Grand Junction City Council seeks commercial pot sales ban | PostIndependent.com

Grand Junction City Council seeks commercial pot sales ban

Caitlin Row
crow@gjfreepress.com

MORE INFO ON BANNING COMMERCIAL POT in GJ

An ordinance may not prohibit the following:

1) Possession of up to one ounce of marijuana;

2) Private cultivation in an enclosed space (individuals may grow up to six plants, although only three of them can be flowering, or ready for harvest, at any given time).

3) An adult giving or “gifting” marijuana to another adult (as long as they are both over the age of 21)

4) Government-run retail marijuana stores are not allowed.

An ordinance may:

1) Ban marijuana stores, marijuana-products businesses and commercial cultivation

facilities, either through an ordinance or through a vote of the residents.

2) Create rules for marijuana stores and require licenses. Marijuana business licensing may occur as early as Oct. 1, 2013.

3) Place additional taxes (if voter approved) and fees on the sale of retail marijuana.

SOURCE: City of GJ

In light of Mesa County voters’ lack of support for Amendment 64 last November, Grand Junction will likely ban commercial sales of marijuana within city limits. The state regulation allowing marijuana to be sold and taxed for recreational use to those 21 years of age and older is being adopted across the state, but not by all governing entities.

A first reading of an ordinance prohibiting pot retail shops, commercial cultivation facilities, marijuana product manufacturing facilities, testing facilities, and related land uses was passed at the Wednesday, Aug. 7, city council meeting. The ordinance will not ban personal (small-scale) or medical-marijuana usage — just associated commercial business.

A second reading of the ordinance, along with a public hearing, is tentatively scheduled for 7 p.m. Sept. 4. The ordinance is not made official until a second approval by council.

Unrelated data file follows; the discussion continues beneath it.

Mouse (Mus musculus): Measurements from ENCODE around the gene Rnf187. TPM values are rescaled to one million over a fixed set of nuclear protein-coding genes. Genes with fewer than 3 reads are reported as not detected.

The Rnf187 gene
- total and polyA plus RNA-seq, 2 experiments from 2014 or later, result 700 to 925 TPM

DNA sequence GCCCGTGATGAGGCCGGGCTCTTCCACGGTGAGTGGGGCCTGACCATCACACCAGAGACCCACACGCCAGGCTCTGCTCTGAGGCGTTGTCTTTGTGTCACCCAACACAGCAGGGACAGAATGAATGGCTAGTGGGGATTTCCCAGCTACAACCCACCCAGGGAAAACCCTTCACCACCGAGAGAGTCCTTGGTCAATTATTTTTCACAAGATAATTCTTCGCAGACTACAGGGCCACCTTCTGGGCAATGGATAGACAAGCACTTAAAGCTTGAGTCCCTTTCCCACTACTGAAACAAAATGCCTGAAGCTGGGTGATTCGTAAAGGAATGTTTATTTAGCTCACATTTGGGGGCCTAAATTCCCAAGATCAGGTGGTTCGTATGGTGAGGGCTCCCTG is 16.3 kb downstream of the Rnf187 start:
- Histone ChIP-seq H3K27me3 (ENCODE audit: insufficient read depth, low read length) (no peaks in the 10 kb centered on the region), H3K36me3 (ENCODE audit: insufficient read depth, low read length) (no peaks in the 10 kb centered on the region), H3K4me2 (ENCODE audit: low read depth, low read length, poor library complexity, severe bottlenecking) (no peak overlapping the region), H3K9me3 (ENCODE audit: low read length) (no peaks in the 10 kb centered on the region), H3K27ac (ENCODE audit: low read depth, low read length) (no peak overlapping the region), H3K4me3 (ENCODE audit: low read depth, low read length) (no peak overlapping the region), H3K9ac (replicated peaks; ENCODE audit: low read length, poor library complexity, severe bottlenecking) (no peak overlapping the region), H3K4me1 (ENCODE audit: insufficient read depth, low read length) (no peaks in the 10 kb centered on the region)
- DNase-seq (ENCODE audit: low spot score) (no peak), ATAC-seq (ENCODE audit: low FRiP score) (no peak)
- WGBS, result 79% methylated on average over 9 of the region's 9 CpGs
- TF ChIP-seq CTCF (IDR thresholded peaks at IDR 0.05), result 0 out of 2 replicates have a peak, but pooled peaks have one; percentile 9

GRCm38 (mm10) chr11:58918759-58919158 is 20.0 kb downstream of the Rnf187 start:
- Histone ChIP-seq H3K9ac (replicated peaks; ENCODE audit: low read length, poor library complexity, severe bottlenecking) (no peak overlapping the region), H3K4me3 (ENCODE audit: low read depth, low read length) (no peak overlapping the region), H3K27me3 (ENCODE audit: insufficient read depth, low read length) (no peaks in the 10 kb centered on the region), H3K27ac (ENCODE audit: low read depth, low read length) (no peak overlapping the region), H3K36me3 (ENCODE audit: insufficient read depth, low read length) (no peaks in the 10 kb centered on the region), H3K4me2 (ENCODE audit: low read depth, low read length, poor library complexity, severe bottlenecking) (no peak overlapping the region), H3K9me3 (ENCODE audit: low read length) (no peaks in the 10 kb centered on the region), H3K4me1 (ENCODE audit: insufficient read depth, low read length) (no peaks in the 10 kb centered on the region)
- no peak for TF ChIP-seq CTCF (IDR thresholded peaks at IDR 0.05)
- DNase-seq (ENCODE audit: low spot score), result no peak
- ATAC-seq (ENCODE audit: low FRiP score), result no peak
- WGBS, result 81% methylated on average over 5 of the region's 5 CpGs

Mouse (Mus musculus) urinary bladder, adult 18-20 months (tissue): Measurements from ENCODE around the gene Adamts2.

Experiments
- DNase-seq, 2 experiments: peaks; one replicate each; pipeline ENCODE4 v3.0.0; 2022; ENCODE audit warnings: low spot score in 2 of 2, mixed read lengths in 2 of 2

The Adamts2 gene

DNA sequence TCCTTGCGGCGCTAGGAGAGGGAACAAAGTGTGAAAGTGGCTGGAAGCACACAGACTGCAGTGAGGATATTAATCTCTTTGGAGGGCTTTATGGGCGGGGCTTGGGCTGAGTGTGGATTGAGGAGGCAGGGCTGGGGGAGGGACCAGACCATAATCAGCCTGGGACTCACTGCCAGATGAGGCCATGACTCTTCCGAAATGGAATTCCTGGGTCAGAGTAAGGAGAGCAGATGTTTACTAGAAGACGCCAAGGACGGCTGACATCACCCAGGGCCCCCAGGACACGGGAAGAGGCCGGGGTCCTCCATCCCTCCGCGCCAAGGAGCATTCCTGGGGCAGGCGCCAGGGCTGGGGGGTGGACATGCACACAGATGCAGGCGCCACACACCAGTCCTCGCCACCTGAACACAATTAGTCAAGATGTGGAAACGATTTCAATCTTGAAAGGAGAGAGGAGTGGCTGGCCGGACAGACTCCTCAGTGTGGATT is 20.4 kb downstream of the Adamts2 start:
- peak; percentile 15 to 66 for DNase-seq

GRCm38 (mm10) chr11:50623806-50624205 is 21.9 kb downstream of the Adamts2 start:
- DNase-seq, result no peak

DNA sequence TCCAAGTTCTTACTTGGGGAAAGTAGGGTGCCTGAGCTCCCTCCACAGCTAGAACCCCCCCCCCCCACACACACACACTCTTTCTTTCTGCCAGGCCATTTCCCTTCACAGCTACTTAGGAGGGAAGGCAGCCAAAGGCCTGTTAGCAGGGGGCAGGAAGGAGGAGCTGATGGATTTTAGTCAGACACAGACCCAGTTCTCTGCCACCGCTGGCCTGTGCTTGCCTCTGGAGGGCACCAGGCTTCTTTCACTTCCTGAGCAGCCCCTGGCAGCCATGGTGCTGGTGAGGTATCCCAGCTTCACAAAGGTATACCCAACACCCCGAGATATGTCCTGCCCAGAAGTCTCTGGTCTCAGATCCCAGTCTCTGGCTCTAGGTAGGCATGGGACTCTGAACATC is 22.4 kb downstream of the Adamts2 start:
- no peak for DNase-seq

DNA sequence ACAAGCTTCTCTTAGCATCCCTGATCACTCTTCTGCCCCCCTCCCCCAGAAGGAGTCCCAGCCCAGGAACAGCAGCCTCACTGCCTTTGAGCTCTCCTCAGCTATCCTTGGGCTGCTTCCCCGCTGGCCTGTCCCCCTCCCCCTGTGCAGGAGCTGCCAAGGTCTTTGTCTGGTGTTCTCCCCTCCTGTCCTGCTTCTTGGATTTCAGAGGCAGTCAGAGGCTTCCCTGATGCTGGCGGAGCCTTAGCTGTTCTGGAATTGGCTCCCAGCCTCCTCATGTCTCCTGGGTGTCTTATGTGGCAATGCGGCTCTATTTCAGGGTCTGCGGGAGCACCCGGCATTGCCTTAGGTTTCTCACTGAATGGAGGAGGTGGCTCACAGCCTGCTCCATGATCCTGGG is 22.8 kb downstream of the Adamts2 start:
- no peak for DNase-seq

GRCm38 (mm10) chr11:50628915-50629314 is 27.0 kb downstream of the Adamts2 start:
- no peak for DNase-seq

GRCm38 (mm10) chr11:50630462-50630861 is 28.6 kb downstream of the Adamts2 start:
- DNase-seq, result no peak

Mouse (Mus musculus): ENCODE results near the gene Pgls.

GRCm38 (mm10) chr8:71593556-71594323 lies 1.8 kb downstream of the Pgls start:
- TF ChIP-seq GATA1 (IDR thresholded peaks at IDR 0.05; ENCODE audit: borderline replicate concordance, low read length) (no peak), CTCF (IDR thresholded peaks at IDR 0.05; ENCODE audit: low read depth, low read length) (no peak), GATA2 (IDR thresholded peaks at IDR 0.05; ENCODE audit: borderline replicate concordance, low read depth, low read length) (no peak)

“I don’t think it’s a good precedent to set in our community,” GJ Councilor Jim Doody said at a Monday, Aug. 5, work session regarding whether to allow pot shops.

Councilor Phyllis Norris agreed, saying, “I think the voters made it clear they didn’t want marijuana sales” in Grand Junction.

That’s because Amendment 64 didn’t pass within Mesa County, though it was widely supported in other locales throughout the state.

At the same work session, Councilor Bennett Boeschenstein noted a desire for more research before he takes a stance on the topic.

By not allowing pot shops in Grand Junction, the city will also miss out on a boost in sales tax numbers expected across the state.

“The state has estimated gross retail sales to be $271 billion in 2014-2015 (the first full year of implementation of the above rates),” a City of GJ memorandum said. “Using either population or retail sales activity, city staff estimates (if a prohibition ordinance is not adopted) $86,160-$141,777 annual sales tax revenue. Net of uncollectible accounts and vendors fees the estimates are reduced to $82,000-$135,000.”